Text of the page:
Australia, the world’s highest per capita emitter of carbon emissions, has refused all requests by the people of the Carteret Islands for aid and relocation to Australia.

The Australian government claims it is because people fleeing climate change are not classed as refugees by the United Nations High Commissioner for Refugees (UNHCR). While that is technically true (the UNHCR does not have a category for climate refugees), this is hardly the reason.  

The UN itself recognises climate refugees as a major world crisis. UN Secretary-General Antonio Guterres said: “Climate change [is] now found to be the key factor accelerating all other drivers of forced displacement. These persons are not truly migrants, in the sense that they did not move voluntarily. As forcibly displaced is not covered by the refugee protection regime, they find themselves in a legal void.”

There are organisations doing worthwhile advocacy work campaigning for the UNHCR to include a category for climate refugees. But they often face opposition from the West, including Australia. 

Some interesting technological solutions to the crisis have been put forward, such as the Seasteading Institute’s proposal to construct floating cities where Islands are becoming submerged. The first floating island pilot project is due to begin development in French Polynesia next year.

However, what is needed for a crisis that encompasses millions of people across the globe is a political alternative to the actions of rich countries. We have seen US police shooting people trying to flee the poor suburbs of New Orleans after Hurricane Katrina and immigration agents deporting people to countries the US continues to bomb.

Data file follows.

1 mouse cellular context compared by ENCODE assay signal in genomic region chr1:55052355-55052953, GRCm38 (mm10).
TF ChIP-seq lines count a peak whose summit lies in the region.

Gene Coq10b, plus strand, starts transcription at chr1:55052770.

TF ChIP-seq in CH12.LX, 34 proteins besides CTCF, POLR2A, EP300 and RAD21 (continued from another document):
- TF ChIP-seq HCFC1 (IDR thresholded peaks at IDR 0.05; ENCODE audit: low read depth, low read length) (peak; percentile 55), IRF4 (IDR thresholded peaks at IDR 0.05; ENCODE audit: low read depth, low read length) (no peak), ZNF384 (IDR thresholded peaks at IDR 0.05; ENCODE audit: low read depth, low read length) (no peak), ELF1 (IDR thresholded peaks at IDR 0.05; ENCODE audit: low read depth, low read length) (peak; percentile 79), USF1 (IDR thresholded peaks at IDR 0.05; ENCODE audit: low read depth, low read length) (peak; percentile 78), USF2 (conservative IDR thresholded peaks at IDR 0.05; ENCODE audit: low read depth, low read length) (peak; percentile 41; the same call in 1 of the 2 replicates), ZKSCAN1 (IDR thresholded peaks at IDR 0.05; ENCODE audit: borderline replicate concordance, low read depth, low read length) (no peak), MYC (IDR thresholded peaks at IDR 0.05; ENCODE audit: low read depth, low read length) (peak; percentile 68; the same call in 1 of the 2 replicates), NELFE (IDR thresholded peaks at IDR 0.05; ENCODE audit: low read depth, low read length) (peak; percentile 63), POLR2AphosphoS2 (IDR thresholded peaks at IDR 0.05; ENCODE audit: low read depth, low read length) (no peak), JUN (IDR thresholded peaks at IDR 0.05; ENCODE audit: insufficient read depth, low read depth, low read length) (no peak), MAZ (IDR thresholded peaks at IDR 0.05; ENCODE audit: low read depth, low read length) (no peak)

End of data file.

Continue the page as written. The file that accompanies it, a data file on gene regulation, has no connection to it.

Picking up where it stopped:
The Australian government locks up people in offshore detention centres who are fleeing wars it is involved in and denies refugee status to people fleeing environmental disasters from which Australia has profited.

There are countless examples across Europe of walls, inhospitable camps and armed forces being deployed to keep people out of the countries that have destroyed their homes. An alternative is needed.

The climate and refugee crises are fundamentally crises of capitalism. Rich countries and corporations have been colonising and environmentally vandalising poorer countries in the pursuit of profits, leaving them vulnerable to the effects of climate change. Rich countries have a responsibility to help resettle people displaced by climate change. This should be part of paying an “ecological debt” to the Third World countries they have pillaged.

To achieve climate justice for the millions who will be affected by climate change, complete system change is needed.

Dealing with climate change and the refugee crisis requires an internationalist approach, where borders are opened for people fleeing the effects of climate change.

Finding ways of uniting the two struggles is crucial to achieving this. Together, another world is not only possible, it is necessary for our collective survival.